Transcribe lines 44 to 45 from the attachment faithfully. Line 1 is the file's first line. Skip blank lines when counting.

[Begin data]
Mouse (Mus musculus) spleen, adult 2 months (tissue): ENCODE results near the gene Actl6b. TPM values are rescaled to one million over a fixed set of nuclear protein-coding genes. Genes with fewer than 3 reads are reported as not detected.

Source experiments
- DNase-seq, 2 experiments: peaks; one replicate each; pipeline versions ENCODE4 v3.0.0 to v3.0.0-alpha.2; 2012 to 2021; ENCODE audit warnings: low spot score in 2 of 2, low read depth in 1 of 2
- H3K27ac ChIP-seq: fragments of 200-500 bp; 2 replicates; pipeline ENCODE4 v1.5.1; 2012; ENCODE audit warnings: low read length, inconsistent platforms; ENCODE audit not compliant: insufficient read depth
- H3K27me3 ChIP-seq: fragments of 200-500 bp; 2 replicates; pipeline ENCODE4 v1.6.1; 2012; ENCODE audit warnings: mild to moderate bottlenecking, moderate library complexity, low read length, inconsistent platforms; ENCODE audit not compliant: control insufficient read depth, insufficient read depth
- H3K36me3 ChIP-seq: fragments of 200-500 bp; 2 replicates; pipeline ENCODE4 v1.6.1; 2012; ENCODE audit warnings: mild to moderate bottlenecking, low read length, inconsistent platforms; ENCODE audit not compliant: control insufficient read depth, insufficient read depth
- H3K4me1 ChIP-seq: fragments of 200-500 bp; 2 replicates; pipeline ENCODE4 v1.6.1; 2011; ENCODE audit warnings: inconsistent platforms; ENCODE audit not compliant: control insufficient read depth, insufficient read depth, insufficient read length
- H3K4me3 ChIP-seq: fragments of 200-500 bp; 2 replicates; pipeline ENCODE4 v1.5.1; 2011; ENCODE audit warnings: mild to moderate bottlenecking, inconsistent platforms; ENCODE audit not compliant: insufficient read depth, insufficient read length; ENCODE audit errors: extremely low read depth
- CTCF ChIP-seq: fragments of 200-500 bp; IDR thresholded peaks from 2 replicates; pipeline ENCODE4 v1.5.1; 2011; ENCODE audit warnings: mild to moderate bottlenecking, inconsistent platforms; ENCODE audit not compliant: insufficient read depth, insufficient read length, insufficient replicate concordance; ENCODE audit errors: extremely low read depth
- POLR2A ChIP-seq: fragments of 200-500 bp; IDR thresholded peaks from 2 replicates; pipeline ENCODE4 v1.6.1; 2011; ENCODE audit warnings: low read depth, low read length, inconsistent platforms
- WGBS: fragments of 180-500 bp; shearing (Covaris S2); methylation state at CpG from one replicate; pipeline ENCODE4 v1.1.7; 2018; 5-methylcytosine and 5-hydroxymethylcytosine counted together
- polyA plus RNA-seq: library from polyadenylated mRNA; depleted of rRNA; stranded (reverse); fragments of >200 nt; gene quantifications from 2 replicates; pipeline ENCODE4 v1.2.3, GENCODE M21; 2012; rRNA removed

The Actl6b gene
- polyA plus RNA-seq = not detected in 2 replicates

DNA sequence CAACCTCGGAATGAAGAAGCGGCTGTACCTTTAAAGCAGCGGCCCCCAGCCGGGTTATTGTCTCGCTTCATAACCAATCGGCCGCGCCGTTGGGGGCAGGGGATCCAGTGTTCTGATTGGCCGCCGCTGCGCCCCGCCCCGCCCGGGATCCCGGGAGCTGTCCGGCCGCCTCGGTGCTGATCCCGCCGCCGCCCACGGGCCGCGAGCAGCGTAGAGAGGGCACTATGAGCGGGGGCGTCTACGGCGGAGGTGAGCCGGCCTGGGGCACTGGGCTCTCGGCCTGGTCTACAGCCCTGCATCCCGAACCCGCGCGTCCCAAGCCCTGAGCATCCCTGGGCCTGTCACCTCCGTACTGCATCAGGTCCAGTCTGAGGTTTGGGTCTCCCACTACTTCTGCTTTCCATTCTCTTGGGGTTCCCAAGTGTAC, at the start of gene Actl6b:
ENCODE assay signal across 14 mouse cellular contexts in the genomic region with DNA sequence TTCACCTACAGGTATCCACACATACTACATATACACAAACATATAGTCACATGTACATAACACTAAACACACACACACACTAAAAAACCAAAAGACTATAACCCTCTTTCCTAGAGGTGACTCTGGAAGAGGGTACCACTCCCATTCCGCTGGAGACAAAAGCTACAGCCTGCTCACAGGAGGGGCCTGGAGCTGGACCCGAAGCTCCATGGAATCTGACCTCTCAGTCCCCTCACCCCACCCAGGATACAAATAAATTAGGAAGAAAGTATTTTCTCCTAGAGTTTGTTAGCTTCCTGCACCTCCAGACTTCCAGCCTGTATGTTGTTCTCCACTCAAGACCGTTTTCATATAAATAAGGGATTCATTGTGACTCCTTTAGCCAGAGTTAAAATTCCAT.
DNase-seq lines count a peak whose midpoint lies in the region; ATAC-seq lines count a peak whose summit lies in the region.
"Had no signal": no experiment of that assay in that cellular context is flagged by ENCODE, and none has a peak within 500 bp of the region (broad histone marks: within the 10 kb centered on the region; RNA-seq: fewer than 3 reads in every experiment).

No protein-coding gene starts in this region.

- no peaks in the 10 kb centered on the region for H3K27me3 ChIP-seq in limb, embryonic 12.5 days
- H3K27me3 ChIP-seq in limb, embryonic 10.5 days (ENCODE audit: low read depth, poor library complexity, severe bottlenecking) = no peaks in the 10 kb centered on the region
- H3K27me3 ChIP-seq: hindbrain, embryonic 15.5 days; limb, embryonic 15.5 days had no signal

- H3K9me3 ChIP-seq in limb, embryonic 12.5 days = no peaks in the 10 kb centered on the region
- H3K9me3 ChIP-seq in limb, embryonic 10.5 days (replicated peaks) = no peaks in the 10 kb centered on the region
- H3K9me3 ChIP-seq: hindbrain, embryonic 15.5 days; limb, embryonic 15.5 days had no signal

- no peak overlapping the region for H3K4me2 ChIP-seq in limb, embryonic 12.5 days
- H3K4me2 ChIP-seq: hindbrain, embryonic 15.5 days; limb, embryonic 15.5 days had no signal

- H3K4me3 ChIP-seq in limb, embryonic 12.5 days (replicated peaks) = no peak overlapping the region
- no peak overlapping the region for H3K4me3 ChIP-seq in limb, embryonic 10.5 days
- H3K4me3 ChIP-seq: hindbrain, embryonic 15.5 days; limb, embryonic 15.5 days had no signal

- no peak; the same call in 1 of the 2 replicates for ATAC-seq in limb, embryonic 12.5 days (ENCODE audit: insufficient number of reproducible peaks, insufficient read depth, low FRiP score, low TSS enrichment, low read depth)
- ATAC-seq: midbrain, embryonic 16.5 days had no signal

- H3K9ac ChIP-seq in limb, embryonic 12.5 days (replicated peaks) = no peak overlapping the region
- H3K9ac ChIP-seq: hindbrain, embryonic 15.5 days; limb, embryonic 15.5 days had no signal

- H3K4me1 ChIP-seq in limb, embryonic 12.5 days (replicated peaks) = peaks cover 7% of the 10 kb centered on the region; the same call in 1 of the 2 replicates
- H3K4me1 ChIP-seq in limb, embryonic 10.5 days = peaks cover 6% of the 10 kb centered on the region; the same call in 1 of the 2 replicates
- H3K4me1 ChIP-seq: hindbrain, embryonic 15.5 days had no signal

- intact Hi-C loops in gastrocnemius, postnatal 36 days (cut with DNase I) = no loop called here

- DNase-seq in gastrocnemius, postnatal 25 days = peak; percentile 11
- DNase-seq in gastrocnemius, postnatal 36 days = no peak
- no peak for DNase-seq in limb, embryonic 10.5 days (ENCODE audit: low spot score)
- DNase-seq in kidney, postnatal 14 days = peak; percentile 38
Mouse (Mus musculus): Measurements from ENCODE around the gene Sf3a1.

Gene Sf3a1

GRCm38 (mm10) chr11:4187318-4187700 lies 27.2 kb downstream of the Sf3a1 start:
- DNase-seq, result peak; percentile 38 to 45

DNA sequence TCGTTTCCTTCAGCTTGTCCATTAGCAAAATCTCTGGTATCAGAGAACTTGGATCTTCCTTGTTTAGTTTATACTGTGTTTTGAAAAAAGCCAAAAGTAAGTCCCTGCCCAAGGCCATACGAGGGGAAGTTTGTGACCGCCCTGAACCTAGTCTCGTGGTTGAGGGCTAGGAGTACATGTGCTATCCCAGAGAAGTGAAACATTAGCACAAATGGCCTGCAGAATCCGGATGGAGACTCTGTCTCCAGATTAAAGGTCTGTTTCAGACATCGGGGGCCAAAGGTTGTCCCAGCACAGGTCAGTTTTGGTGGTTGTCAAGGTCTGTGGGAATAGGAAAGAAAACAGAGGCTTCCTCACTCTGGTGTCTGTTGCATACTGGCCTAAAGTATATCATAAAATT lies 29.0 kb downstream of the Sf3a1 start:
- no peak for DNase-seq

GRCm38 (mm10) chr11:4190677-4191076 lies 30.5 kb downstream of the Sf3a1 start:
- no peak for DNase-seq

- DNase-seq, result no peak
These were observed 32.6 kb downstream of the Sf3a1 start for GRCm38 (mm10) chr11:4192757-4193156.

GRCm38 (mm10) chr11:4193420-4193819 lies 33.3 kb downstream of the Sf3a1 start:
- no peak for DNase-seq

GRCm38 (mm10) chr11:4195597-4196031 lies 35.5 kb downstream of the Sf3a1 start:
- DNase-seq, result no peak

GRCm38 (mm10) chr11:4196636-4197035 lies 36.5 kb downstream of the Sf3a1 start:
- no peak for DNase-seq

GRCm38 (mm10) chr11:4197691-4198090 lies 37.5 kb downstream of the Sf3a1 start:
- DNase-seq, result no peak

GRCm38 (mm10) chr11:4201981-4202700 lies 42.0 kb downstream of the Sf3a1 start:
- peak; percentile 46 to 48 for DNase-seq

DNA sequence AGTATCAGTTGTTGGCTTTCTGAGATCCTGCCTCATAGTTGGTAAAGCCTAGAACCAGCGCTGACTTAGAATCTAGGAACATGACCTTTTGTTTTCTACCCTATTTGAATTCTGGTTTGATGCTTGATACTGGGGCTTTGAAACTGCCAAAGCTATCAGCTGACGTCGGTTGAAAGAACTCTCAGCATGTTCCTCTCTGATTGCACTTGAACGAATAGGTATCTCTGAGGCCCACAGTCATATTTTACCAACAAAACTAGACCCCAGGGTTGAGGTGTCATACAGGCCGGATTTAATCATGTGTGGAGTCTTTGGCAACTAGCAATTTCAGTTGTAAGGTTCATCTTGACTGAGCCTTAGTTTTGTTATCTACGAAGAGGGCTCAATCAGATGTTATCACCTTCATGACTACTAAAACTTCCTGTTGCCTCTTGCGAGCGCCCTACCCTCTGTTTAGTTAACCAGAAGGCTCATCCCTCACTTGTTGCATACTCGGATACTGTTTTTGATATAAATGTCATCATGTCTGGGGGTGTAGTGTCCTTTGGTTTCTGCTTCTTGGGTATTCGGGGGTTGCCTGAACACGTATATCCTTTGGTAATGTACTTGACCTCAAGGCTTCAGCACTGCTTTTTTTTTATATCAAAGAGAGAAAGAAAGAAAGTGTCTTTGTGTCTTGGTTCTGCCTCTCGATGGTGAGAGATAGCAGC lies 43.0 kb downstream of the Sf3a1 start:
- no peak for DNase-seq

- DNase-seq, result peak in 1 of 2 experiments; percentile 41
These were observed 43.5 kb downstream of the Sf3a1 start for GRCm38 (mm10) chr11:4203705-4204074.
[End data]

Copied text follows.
Gene Sf3a1

GRCm38 (mm10) chr11:4187318-4187700 lies 27.2 kb downstream of the Sf3a1 start: